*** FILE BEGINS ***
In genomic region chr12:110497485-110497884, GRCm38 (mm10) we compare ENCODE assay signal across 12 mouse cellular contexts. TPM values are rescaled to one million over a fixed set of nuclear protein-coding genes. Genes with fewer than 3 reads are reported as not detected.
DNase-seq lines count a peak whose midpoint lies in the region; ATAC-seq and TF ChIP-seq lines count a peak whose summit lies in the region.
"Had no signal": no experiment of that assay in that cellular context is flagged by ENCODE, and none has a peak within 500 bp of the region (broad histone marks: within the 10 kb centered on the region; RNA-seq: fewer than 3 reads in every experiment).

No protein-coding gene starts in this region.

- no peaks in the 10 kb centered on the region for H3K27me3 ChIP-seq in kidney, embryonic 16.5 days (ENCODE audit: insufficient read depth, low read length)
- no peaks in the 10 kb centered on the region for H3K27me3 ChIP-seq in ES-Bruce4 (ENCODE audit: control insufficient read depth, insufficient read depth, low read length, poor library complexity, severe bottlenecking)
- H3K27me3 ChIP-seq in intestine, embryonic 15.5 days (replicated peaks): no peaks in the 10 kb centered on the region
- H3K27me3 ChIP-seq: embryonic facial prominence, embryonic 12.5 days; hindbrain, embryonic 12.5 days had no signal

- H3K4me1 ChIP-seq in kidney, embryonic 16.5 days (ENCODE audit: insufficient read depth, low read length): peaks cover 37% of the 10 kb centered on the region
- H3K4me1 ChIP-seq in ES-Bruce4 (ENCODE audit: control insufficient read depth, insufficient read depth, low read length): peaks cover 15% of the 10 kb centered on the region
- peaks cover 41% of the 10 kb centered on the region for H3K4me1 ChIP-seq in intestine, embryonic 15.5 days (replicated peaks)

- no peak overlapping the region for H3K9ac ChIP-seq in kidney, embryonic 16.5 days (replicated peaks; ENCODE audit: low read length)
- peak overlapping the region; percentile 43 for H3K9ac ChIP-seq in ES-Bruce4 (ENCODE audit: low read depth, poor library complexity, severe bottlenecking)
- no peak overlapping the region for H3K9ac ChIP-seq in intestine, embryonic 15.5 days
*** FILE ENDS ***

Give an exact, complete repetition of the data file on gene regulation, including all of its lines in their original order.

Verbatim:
In genomic region chr12:110497485-110497884, GRCm38 (mm10) we compare ENCODE assay signal across 12 mouse cellular contexts. TPM values are rescaled to one million over a fixed set of nuclear protein-coding genes. Genes with fewer than 3 reads are reported as not detected.
DNase-seq lines count a peak whose midpoint lies in the region; ATAC-seq and TF ChIP-seq lines count a peak whose summit lies in the region.
"Had no signal": no experiment of that assay in that cellular context is flagged by ENCODE, and none has a peak within 500 bp of the region (broad histone marks: within the 10 kb centered on the region; RNA-seq: fewer than 3 reads in every experiment).

No protein-coding gene starts in this region.

- no peaks in the 10 kb centered on the region for H3K27me3 ChIP-seq in kidney, embryonic 16.5 days (ENCODE audit: insufficient read depth, low read length)
- no peaks in the 10 kb centered on the region for H3K27me3 ChIP-seq in ES-Bruce4 (ENCODE audit: control insufficient read depth, insufficient read depth, low read length, poor library complexity, severe bottlenecking)
- H3K27me3 ChIP-seq in intestine, embryonic 15.5 days (replicated peaks): no peaks in the 10 kb centered on the region
- H3K27me3 ChIP-seq: embryonic facial prominence, embryonic 12.5 days; hindbrain, embryonic 12.5 days had no signal

- H3K4me1 ChIP-seq in kidney, embryonic 16.5 days (ENCODE audit: insufficient read depth, low read length): peaks cover 37% of the 10 kb centered on the region
- H3K4me1 ChIP-seq in ES-Bruce4 (ENCODE audit: control insufficient read depth, insufficient read depth, low read length): peaks cover 15% of the 10 kb centered on the region
- peaks cover 41% of the 10 kb centered on the region for H3K4me1 ChIP-seq in intestine, embryonic 15.5 days (replicated peaks)

- no peak overlapping the region for H3K9ac ChIP-seq in kidney, embryonic 16.5 days (replicated peaks; ENCODE audit: low read length)
- peak overlapping the region; percentile 43 for H3K9ac ChIP-seq in ES-Bruce4 (ENCODE audit: low read depth, poor library complexity, severe bottlenecking)
- no peak overlapping the region for H3K9ac ChIP-seq in intestine, embryonic 15.5 days